I can’t establish beyond any reasonable doubt that the murder theory is wrong of course. Only more evidence and empirical investigation might be able to do that. But the murder theory is a bit like the alien space craft theory used to explain UFOs, it raises a hundred times as many difficult questions as it purports to answer.

I therefore make the following bold conjecture: When it come to the Kelly case. David Aaronovitch has got it right and the Daily Mail is talking twaddle. If I’m wrong, I’ll eat my tin-foil hat.

PS David Aaronovitch article now available here


Should we pay to read the Times online?

(Random thoughts on a tweet sent to David Aaronovitch)

I have never quite bought the argument advanced by some bloggers and fellow tweeters that there is something intrinsically immoral about charging for online content. In fact, it would probably be much better from the point of view of promoting journalistic integrity if newspapers relied less on advertising revenue and more on income provided by sales of their products.

Market forces will, I suppose, decide whether the new pay-to-view arrangements adopted by Murdoch’s flagship UK newspaper survive. As far as I can see, there are no great issues of principle here at all.

I have, nonetheless, thus far refrained from subscribing to the new “pay-wall” protected Times – even though I often read the online version in the past. A major attraction, in my case, was David Aaronovitch’s column. Not that I, by any means, agree with everything David has to say. In fact I often disagree. But, in my old age, I easily become bored reading articles I entirely agree with. Far more interesting to read intelligent coherent stuff from someone like David A and have my assumptions and opinions challenged. (Of course the newspapers – even the Times on occasion – are also full of reams of imbecilic incoherent stuff which I also disagree with, but I derive far less pleasure from reading that than I do from reading David Aaronovitch.)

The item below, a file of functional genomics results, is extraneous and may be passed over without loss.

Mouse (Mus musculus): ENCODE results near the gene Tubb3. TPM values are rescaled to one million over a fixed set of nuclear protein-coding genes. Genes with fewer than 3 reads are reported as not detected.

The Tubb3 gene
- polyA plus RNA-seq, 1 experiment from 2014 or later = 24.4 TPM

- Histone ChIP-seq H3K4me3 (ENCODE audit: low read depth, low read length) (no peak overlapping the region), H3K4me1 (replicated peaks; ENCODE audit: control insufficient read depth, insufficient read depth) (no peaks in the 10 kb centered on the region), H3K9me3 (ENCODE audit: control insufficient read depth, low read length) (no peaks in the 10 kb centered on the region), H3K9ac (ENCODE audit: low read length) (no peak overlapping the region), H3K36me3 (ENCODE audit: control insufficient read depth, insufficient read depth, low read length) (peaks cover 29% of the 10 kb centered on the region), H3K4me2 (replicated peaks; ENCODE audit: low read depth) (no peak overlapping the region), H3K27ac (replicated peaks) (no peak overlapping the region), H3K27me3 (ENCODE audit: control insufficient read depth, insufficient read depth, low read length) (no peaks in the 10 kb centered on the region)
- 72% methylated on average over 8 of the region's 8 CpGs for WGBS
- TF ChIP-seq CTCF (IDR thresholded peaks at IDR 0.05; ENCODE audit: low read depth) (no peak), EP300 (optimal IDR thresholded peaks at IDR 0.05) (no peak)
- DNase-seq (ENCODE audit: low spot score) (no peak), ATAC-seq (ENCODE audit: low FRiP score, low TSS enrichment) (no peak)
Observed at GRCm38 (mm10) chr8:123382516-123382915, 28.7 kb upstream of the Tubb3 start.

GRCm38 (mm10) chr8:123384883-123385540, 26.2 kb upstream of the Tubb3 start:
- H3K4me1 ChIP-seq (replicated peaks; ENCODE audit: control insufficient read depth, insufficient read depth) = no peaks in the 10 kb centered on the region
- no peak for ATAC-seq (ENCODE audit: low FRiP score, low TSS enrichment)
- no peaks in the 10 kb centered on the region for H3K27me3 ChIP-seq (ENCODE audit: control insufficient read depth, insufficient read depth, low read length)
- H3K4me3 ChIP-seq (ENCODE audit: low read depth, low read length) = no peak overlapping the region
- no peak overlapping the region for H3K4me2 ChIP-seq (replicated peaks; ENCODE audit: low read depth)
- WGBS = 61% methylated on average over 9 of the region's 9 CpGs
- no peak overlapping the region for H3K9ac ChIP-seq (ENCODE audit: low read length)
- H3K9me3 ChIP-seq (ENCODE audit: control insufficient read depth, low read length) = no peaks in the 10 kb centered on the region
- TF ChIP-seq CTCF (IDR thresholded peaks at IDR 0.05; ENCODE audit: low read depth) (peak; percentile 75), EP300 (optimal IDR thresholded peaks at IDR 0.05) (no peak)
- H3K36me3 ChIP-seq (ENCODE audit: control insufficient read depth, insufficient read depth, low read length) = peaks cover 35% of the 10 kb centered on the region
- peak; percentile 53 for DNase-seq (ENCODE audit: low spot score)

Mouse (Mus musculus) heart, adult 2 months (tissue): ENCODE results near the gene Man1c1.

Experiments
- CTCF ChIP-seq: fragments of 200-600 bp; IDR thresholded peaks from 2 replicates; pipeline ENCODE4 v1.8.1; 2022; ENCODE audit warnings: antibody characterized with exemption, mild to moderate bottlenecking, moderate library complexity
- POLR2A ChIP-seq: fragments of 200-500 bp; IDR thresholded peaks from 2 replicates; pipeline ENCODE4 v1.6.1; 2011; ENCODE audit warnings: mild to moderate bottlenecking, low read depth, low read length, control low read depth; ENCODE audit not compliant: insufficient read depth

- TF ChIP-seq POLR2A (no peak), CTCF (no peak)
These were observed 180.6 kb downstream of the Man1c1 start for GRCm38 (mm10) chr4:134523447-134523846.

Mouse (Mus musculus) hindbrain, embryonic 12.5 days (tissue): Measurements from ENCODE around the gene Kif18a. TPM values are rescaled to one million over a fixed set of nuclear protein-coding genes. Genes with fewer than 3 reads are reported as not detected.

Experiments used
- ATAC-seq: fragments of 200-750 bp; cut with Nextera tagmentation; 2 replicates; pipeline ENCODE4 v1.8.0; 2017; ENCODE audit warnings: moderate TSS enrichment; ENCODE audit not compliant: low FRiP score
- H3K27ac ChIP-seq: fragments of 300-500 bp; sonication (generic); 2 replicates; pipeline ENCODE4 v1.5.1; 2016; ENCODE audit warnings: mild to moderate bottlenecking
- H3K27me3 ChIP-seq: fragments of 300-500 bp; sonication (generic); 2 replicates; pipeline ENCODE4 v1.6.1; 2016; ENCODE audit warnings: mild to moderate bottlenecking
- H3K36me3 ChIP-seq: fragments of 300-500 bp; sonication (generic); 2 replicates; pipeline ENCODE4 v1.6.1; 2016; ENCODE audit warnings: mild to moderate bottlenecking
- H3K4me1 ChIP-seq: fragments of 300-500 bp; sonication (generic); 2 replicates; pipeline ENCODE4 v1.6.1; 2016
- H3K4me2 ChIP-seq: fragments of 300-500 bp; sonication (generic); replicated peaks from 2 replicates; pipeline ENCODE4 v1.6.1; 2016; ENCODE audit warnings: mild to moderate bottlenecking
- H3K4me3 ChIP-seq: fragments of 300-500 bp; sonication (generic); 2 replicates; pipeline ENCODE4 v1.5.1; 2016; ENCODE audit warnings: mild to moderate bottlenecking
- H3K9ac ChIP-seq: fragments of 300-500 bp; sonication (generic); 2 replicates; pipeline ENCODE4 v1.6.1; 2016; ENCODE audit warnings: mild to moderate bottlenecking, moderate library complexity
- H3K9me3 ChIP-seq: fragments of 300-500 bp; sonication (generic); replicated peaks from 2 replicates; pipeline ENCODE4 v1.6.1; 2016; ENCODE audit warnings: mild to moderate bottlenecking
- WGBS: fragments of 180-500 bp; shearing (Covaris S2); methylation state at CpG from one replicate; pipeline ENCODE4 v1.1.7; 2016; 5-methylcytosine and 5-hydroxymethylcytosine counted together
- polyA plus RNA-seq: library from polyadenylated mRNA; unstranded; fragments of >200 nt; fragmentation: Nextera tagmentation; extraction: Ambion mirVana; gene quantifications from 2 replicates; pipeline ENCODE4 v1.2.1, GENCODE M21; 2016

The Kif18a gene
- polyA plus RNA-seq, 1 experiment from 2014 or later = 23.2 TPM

So why – apart from being a cheapskate – do I refuse to hand over any money to continue reading David’s excellent journalism?

Well there are many reasons to despise Rupert Murdoch and his empire. My late father was fond of citing all of these reasons and his ashes up on the summit of Ilkley Moor would begin turning little pirouettes if his first born son ever handed over a penny to his favourite bête noir.

This is not, of course, to suggest that David Aaronovitch is doing anything terrible by working for Murdoch. Many of us end up working for firms and institutions we do not entirely feel happy with. I think I would baulk at being asked to write software for the design of (say) a cluster bomb, but I would - in the highly unlikely event that the Murdoch empire offered me some money to write something - be happy enough to accept the commission. While Murdoch’s business empire is responsible for many crimes against humanity – such as inflicting the soap opera “Neighbours” on an undeserving world - I’m not quite sure that the moral issues thereby raised are of quite the same magnitude as those raised by nasty weapons.